It might get difficult to extract the truth from her. Why would a blind man be after her? Think about it, watch her bony fingers fiddling with the old, worn cards. In a while, in the static silence, she’ll start speaking, to no one in particular. She’s waited too long to free her soul, to reveal her biggest mistake. We’ll hear her whispering about a woman who came to her a long time ago, scared and pregnant. At the time, such a predicament would’ve brought great shame to her family. Deciding to help her out, grandma would’ve proposed that the girl remain with her until she could find her a husband. Thinking back, the old lady wishes she would’ve foreseen the future (ironic, isn’t it?). The man for whom she vouched then would later become the monster who would blind the girl’s little boy and push her to her demise, through years of abuse and humiliation. And every time the woman would come to her for help, granny would try to calm her and urge her to get it all together, for it will be less shameful to be a beaten wife, than a single mother with a love child. After all, she had vouched for her to the man too and didn’t intend to lose face. After a while, the woman had stopped asking for help altogether.

She had heard about her untimely death and the shock of learning that she had committed suicide would chase her into numerous nightmare filled nights, where Lily, the girl, would blame her for her death and for her son’s unfortunate fate.

The boy, Albert, had been taken by the authorities shortly after the tragedy and no one has ever heard of him since.

Now, she regrets not saving that girl. To hell with her reputation, a life was lost, and at her hands, no less. She had tried to search for the boy, but no one gave her the time of day. Ever since then, she began staying more and more indoors, avoiding with all her strength to intervene in anyone’s life.

*wipes a tear with fingers covered in biscuit crumbs*

With a bitter taste in our mouths, we now know her story. It was created as I wrote it. I never knew our grandma, let’s call her Ava, until I wrote about her here.

She guided me through her story, it was out of my power. And it flowed naturally into place because Granny Ava is real, she breathes and lives and she will die here, in my mind. But she is real.

And through her, we got a bigger glimpse into the life of her killer. It seems like he would be a bit of an anti-hero, after all. A tiny bit, but still.

We could follow him into his most intimate moments and see why he choose to become a magician. After hearing her story, I don’t see him becoming a successful one. If he did, he would be a very famous one, don’t you think? It’s safe to say that a blind illusionist would bring a lot of attention to himself and it would be impossible for the murder to happen, since he would have a big staff and be under constant supervision. The story stops here, before anything could happen.

But we still like him as a magician, right? Yeah, that’s us, stubborn writers.

Maybe he could be a horrible magician, with no career. But why does he still do it? “Probably because I was fascinated with magic tricks before I was blinded,” we hear him whispering behind us. Freaky.

*actually looks behind*

“Come on son, it’s not that hard,” he insists, grinning.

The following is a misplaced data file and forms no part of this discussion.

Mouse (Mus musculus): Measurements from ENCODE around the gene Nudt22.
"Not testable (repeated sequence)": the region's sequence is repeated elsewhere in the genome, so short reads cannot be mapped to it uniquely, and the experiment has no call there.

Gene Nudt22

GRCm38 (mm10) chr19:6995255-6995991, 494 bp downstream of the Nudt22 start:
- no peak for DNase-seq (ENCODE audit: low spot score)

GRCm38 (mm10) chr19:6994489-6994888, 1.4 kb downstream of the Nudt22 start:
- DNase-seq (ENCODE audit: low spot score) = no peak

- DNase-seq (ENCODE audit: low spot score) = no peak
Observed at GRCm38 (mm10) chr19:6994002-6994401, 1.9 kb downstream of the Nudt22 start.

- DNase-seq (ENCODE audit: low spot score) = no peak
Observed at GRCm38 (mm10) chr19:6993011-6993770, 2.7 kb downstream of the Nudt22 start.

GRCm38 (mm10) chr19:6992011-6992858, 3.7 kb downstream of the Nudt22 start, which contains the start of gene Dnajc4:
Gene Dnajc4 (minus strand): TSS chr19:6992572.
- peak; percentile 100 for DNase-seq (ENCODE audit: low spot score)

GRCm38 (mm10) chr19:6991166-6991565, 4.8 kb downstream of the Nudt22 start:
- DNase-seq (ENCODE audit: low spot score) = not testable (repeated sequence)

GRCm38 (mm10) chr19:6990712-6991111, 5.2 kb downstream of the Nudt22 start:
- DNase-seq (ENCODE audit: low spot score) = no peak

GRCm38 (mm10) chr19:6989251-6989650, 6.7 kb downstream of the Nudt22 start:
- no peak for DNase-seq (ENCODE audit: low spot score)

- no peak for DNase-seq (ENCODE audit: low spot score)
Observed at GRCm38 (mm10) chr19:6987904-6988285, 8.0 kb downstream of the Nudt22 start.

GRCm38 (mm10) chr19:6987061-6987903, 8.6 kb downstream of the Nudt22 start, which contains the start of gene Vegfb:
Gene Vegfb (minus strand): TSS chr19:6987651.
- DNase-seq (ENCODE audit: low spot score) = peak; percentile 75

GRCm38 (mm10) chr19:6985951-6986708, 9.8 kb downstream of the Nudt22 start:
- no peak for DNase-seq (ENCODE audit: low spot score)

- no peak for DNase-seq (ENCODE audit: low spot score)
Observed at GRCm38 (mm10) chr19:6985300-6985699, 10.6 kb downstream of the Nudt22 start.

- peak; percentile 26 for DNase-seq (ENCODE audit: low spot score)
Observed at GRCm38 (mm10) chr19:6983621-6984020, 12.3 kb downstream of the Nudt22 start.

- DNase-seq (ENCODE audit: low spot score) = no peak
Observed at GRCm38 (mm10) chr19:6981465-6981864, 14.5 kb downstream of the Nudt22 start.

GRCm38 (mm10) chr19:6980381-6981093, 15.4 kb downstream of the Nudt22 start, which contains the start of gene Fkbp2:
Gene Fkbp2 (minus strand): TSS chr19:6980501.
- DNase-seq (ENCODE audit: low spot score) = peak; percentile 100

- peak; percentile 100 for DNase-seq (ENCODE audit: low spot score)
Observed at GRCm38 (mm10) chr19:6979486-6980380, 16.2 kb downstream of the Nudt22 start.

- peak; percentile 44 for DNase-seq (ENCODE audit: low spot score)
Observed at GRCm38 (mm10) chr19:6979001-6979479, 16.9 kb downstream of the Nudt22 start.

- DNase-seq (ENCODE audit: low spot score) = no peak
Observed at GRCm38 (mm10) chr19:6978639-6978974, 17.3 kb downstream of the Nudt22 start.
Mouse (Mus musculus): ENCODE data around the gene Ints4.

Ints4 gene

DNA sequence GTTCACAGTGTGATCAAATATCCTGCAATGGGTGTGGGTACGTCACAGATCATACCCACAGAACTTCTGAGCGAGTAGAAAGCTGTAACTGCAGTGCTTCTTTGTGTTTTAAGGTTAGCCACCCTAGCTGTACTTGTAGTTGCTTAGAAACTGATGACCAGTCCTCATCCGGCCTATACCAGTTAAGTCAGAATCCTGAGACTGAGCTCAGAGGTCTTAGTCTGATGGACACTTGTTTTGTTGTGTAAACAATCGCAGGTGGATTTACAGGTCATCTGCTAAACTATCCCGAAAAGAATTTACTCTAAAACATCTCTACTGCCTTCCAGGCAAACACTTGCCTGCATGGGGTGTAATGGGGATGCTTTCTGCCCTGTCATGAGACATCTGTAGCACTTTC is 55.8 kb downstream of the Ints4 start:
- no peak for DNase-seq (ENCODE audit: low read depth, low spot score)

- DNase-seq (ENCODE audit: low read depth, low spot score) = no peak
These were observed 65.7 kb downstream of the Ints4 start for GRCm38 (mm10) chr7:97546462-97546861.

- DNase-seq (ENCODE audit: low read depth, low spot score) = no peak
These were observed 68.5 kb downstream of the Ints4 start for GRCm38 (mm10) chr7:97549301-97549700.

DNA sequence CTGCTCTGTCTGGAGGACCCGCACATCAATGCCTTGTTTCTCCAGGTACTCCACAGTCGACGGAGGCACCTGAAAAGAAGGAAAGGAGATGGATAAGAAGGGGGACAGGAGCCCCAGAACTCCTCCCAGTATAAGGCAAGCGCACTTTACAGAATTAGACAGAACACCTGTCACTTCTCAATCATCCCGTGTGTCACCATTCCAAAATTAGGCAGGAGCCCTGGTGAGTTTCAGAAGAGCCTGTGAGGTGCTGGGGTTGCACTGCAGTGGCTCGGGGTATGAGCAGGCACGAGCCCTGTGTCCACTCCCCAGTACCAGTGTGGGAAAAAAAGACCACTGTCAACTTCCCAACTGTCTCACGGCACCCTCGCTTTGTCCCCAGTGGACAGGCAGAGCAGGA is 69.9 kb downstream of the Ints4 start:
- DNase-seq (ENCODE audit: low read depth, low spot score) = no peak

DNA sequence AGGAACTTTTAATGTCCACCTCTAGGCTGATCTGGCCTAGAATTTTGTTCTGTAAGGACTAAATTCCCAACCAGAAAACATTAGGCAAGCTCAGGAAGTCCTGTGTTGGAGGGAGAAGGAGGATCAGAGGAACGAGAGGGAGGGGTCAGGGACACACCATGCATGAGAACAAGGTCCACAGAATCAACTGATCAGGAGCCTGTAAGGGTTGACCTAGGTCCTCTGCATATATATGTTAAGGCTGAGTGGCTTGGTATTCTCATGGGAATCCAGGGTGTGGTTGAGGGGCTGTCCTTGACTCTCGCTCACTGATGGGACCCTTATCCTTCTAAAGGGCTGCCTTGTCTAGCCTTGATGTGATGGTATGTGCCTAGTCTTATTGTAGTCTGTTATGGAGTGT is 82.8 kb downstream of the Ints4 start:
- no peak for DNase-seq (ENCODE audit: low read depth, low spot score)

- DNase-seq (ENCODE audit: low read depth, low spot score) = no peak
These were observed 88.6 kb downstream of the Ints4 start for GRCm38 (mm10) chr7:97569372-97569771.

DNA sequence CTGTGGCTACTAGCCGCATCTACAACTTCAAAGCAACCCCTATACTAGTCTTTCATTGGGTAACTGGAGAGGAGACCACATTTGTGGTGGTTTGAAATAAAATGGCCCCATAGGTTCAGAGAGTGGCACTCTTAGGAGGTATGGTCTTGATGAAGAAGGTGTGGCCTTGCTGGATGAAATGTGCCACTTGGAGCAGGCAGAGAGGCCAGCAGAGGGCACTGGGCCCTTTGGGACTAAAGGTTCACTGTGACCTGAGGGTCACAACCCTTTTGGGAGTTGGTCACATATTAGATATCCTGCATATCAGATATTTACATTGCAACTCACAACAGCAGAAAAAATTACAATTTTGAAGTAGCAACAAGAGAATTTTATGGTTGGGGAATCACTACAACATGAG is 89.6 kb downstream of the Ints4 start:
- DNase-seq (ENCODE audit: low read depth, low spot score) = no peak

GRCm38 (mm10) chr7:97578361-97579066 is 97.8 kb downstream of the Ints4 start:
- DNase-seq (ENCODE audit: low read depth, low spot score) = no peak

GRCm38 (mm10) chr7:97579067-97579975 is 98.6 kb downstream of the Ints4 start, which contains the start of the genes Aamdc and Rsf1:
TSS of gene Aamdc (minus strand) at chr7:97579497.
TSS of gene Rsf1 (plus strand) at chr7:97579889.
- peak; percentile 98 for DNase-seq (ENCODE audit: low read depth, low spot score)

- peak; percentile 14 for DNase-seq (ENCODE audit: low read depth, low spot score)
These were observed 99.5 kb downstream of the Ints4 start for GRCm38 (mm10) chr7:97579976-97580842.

He dares to make fun of our ability to plot? Then what’s to stop him from killing an innocent old lady?

Joking aside, we can see the story better now. It started as a crazy idea we may have had for an article and it already picked up its pace towards becoming something real, tangible.

Having the same talk with him may bring to light other details, of Granny Ava or of the boys that will investigate. Maybe they are friends of hers, maybe they are bullies that realise how unpredictable life is when they hear about her death. They were used to see Ava around, maybe even making fun of her, or being scared of her, and when they start investigating, they come to know all other sides of her and some will love her for the leftover biscuits in the cupboard.

*eats the last biscuit, while wondering about the pattern of baked goods in this article*

Or, maybe, the kids loved her all along, and they got pissed off by the killer for taking her life. Or just that the weird murder attracted their attention and curiosity.

Think about it! He’s a failed magician, but he still knows a few tricks. Maybe he killed her in a particular way, using one of the things he repeatedly practiced while trying to become a successful magician.

And now, we start to see what we need to research in order to have the absolute of facts for a realistic murder. What in his bag of tricks, let’s say, can he use to kill a person? And how? Time to hit the search engines!

Isn’t this exciting? I got so happy while writing this, like I was building the foundation for the best book that’s yet to come. Can you relate?

Now, to put everything in practice isn’t hard. You needn’t necessarily grab a pen and a paper and start listing facts (if this is how you function, then, by all means, go ahead and start Venn diagramming). Just sit back and daydream, in any way you feel comfortable.

Her name will come to you, and you will see her skin, her hair, her clothes, hear her shaky voice; you will be able to describe her in an instant.

On the more practical side of this article, and since I write crime fiction, I can only advise you to start this process with the victim. He or she will give you everything you need.

You could, if you intend on creating a series of books, begin with the main investigator. Do the same: where would you have a cuppa with him? Why there? Is he suspicious of you? What made him like this? Does his voice flutter on certain words? Why is he here, in this position? What does he want, what is his ultimate goal?

I invite you to take our grandma and chat with her. Can you see her differently? Is she more trusting with you? Why? Why would the blind man want her dead?